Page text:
From harvest to table ~ what's cooking now?

This blog shows where all those garden goodies I grow end up. I call this little eating area next to the stove my "chef's table" because at all the best restaurants it's a privilege to be invited to dine in the kitchen where the chef reigns supreme. So here I am "reigning" and you are all invited. :-D

Sunday, October 26, 2014

3-day Chili

I used to buy canned kidney beans to make chili.

But I'm trying to get away from canned stuff when possible.  I'm not happy having to recycle the cans and I don't trust the stuff they line the cans with!  The coating: BPA and the tin itself can leach into acidic products.

So I'm buying dry beans in bulk these days and taking the long road to savory stuff like bean soup and chili.

First off, I read up on soaking beans and legumes.  The quick soak I used to use is off the table and the loooong soak is the new norm here.

See is, beans, etc. are filled with phytic acid which PREVENTS your absorption of important minerals like calcium, phosporus, potassium, zinc, etc.

By soaking beans at room temp for 18-24 hours, the phytase enzyme in the beans is activated and starts to break down the phytic acid.

You can see in the 1st pic how much foam was generated by this process after soaking 2# of kidneys for 18 hours.  (It was thicker, but I'd already scooped some out.)  This process will reduce phytic acid a lot making the nutrients more available to you.  Read it here.

I was busy so rinsed the beans and let them soak another 6 hours.  Then I simmered them for 2-3 hours until tender, let them cool and put them in the fridge to use the next day. (I noticed that the beans cooked more quickly and were much more tender than when I tried the short soaks before.)

Okay, day 3.  To the cooked beans I added hot and sweet peppers, onions, 1 1/3# of browned ground turkey, chopped tomatoes/ sauce/ paste and a boatload of spices.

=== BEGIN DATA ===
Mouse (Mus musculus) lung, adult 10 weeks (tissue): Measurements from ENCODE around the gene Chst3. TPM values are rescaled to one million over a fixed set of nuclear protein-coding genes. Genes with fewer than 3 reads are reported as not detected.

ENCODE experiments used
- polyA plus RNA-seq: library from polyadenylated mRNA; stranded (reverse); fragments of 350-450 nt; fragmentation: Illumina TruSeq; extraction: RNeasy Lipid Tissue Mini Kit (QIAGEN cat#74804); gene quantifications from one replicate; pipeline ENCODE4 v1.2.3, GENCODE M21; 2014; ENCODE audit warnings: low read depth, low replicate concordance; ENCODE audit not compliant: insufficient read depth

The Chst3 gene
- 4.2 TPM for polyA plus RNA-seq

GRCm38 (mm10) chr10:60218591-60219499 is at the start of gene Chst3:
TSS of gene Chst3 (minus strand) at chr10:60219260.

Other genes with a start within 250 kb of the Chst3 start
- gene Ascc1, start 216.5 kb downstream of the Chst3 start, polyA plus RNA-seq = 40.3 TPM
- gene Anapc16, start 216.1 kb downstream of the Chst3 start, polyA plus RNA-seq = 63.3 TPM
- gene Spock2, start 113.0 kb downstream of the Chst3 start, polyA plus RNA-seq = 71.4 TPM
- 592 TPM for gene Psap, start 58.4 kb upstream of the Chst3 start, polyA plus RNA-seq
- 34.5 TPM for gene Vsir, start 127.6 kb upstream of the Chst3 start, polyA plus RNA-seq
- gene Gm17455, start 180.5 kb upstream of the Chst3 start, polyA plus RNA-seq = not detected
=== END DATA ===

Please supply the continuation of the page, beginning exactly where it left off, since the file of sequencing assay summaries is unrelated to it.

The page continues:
Then I went outside to mow lawns.

When I came in 3 hours later the spicy fragrance met me at the door.  I was famished the the chili was ready.

It's not going to take 3 days to make chili next time.  Nosiree. I can soak/simmer beans any time, then freeze them for future use.

But I gotta tell you, this particular batch of chili was worth the wait!!


Yum!

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5 comments:

  1. Thank you for the education. I thought the soaking was just to speed up cooking. I never bothered to research it. I will now use this method; no point cooking if we don't get the full benefit! Your chili looks scrumptious. I found several packages of ground pork when I went on the freezer organizing frenzy. I think I will try it in chili.

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    1. You once posted about your in-law from south? central America where they soak the beans long and then keep them on the stove for days. You were going to try it on your woodburner. Did you ever do that? I'm soaking all my beans and split peas long from now on. We need every nutrient we can get! ;-D

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  2. Now that chili does look delicious! I have been craving it since the days have been so miserable and rainy and cold, but haven't had it yet.
    I have done the dry bean route, but then got into the 'convenience' of going back to using the canned. Well I do hate it when I see how many cans are going into the recycle bin and also do think about the nasties that could be in the can, so have been wanting to get back to doing the beans from dry.
    Thanks for the post and education! :)
    chili definitely going on the menu sometime this week.

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    1. When I find nutrition info to share, I won't hesitate. I've been so busy these past few days it's been a real blessing to just open the 'fridge and ladle up bowls of chili for meals. There's nothing like chili - unless it's a nice thick stew! Yum. Hope you get potful of something going this week.

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  3. Another interesting post from you :} Years ago it wouldn't have occurred to me to buy tins of beans, we always soaked pulses 'properly'. Next time I make a batch of chilli for the freezer I may have to follow your lead and do the beans properly :)

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